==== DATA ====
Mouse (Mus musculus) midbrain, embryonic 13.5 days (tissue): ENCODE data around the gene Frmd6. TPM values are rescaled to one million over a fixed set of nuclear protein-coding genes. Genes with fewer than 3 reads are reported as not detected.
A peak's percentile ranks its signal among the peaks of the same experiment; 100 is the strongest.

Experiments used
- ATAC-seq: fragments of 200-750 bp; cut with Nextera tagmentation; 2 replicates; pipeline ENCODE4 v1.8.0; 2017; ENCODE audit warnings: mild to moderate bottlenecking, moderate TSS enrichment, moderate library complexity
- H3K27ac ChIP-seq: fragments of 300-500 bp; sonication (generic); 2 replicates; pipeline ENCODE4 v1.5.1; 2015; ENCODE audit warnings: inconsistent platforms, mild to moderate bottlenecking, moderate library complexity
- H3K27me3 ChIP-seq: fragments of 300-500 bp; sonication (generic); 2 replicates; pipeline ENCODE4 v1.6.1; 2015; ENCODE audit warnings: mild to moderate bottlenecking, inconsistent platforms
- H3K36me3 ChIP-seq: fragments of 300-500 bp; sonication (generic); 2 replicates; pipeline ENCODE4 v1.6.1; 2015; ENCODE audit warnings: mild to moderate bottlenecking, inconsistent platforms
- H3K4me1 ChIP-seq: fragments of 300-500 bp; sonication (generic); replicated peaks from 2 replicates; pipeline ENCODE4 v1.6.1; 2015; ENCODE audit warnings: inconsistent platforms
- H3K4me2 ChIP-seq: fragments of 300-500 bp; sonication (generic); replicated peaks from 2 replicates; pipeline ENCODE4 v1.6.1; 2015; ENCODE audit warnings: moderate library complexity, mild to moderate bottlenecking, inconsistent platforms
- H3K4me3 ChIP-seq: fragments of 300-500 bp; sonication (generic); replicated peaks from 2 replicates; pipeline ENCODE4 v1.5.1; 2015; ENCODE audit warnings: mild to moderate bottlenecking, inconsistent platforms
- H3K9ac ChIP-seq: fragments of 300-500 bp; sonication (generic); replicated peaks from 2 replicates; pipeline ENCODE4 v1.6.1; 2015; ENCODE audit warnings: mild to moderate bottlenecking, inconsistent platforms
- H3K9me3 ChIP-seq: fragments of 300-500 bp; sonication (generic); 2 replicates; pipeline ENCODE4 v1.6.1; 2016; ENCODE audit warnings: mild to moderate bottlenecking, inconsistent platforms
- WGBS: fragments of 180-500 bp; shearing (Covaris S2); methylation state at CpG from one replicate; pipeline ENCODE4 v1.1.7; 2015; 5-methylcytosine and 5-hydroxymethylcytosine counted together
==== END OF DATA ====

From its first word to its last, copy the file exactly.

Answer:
Mouse (Mus musculus) midbrain, embryonic 13.5 days (tissue): ENCODE data around the gene Frmd6. TPM values are rescaled to one million over a fixed set of nuclear protein-coding genes. Genes with fewer than 3 reads are reported as not detected.
A peak's percentile ranks its signal among the peaks of the same experiment; 100 is the strongest.

Experiments used
- ATAC-seq: fragments of 200-750 bp; cut with Nextera tagmentation; 2 replicates; pipeline ENCODE4 v1.8.0; 2017; ENCODE audit warnings: mild to moderate bottlenecking, moderate TSS enrichment, moderate library complexity
- H3K27ac ChIP-seq: fragments of 300-500 bp; sonication (generic); 2 replicates; pipeline ENCODE4 v1.5.1; 2015; ENCODE audit warnings: inconsistent platforms, mild to moderate bottlenecking, moderate library complexity
- H3K27me3 ChIP-seq: fragments of 300-500 bp; sonication (generic); 2 replicates; pipeline ENCODE4 v1.6.1; 2015; ENCODE audit warnings: mild to moderate bottlenecking, inconsistent platforms
- H3K36me3 ChIP-seq: fragments of 300-500 bp; sonication (generic); 2 replicates; pipeline ENCODE4 v1.6.1; 2015; ENCODE audit warnings: mild to moderate bottlenecking, inconsistent platforms
- H3K4me1 ChIP-seq: fragments of 300-500 bp; sonication (generic); replicated peaks from 2 replicates; pipeline ENCODE4 v1.6.1; 2015; ENCODE audit warnings: inconsistent platforms
- H3K4me2 ChIP-seq: fragments of 300-500 bp; sonication (generic); replicated peaks from 2 replicates; pipeline ENCODE4 v1.6.1; 2015; ENCODE audit warnings: moderate library complexity, mild to moderate bottlenecking, inconsistent platforms
- H3K4me3 ChIP-seq: fragments of 300-500 bp; sonication (generic); replicated peaks from 2 replicates; pipeline ENCODE4 v1.5.1; 2015; ENCODE audit warnings: mild to moderate bottlenecking, inconsistent platforms
- H3K9ac ChIP-seq: fragments of 300-500 bp; sonication (generic); replicated peaks from 2 replicates; pipeline ENCODE4 v1.6.1; 2015; ENCODE audit warnings: mild to moderate bottlenecking, inconsistent platforms
- H3K9me3 ChIP-seq: fragments of 300-500 bp; sonication (generic); 2 replicates; pipeline ENCODE4 v1.6.1; 2016; ENCODE audit warnings: mild to moderate bottlenecking, inconsistent platforms
- WGBS: fragments of 180-500 bp; shearing (Covaris S2); methylation state at CpG from one replicate; pipeline ENCODE4 v1.1.7; 2015; 5-methylcytosine and 5-hydroxymethylcytosine counted together